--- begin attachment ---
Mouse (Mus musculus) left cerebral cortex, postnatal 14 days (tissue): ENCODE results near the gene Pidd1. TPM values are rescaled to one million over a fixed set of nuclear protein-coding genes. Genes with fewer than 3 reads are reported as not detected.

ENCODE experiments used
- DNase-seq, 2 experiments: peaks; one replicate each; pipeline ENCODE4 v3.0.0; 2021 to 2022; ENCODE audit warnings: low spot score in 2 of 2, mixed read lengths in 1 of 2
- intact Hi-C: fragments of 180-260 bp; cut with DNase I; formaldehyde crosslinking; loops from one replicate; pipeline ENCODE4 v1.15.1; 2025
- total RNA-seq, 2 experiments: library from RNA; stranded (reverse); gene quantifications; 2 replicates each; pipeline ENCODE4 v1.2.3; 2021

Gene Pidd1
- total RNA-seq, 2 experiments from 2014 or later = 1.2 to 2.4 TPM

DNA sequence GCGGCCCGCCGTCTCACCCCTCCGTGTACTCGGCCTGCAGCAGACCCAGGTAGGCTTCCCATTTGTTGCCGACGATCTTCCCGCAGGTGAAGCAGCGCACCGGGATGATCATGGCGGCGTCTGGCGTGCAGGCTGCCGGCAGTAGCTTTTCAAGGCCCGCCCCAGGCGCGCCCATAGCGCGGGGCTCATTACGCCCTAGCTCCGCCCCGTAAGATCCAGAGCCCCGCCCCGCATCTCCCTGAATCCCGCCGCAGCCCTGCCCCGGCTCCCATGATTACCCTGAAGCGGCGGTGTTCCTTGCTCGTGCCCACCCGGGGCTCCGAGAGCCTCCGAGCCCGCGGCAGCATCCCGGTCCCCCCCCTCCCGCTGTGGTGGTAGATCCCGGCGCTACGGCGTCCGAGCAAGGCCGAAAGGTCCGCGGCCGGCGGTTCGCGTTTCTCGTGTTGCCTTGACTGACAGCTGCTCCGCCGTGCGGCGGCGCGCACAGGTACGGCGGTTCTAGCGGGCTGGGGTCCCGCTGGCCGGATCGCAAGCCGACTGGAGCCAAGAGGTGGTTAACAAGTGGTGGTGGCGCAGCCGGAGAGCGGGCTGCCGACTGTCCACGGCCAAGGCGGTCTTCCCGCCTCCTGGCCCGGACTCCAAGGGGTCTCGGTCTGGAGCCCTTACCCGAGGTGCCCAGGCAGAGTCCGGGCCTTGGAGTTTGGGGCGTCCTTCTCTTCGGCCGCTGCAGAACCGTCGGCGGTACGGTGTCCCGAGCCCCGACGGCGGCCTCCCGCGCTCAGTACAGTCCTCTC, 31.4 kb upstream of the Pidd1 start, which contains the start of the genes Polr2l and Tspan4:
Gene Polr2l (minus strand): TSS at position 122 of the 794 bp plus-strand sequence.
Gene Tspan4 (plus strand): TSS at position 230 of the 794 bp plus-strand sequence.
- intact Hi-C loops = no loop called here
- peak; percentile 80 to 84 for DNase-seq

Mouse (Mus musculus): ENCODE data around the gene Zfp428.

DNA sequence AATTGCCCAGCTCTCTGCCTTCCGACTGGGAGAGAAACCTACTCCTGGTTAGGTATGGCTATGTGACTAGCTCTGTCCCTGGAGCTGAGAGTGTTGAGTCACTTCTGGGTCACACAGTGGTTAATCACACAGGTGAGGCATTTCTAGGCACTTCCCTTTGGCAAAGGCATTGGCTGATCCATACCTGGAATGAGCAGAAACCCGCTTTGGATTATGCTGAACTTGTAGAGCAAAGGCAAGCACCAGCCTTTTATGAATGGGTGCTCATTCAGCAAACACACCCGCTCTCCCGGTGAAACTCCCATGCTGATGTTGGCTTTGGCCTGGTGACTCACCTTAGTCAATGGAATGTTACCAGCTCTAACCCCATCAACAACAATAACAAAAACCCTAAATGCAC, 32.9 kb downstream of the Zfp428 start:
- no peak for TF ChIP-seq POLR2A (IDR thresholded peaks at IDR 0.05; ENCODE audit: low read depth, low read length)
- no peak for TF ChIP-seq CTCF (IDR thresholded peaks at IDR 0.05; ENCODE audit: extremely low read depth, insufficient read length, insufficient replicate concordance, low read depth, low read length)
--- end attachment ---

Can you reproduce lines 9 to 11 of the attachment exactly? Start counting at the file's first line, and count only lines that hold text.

Gene Polr2l (minus strand): TSS at position 122 of the 794 bp plus-strand sequence.
Gene Tspan4 (plus strand): TSS at position 230 of the 794 bp plus-strand sequence.
- intact Hi-C loops = no loop called here